Among states with the largest numbers of seniors, California leads the nation in having the most high quality nursing homes, according to a new report.
But the state also has a large number of nursing homes that scored poorly on a Centers for Medicaid and Medicare Services quality rating system, the Kaiser Family Foundation’s May 14 report.
The report uses February data from the federal rating system to analyze nursing home performance across the country. The data includes only nursing homes certified by either Medicare or Medicaid, two federal health programs for seniors and low-income people.
About 55 percent of nursing homes in California had high overall ratings of four or five stars, according to the report. However, 28 percent of nursing homes in the state scored poorly, earning just one or two stars.
Among the five states in the U.S. with the most seniors, California has the smallest share of low-rated nursing homes. At the other end of the spectrum is Texas, where 51 percent of nursing homes earned one or two stars.
The national rating system factors in state health inspections, staffing ratios and quality measures, such as effectively managing patient pain and preventing falls.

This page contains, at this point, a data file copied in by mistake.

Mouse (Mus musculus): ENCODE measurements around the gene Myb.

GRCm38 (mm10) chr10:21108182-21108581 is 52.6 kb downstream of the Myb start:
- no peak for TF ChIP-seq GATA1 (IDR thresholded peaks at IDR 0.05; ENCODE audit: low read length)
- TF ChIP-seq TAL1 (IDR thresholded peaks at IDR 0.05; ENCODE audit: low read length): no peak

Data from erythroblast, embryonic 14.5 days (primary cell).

Nationwide, scores were higher on measures that are self-reported by nursing homes and lower on those from the state health inspection reports.
Nonprofit facilities have higher overall ratings than for-profit nursing homes. About 70 percent of all nursing homes in the U.S. are for-profit.
According to the report, 42 percent of for-profit facilities received one or two stars, which was double the rate of non-profit nursing homes.
Smaller nursing homes, with fewer beds, also tended to have higher overall ratings than larger nursing homes. Among nursing homes with fewer than 60 beds, 39 percent received the highest possible overall rating, compared to 14 percent of nursing homes with more than 120 beds.
To view the scores of nursing homes in your area, click here.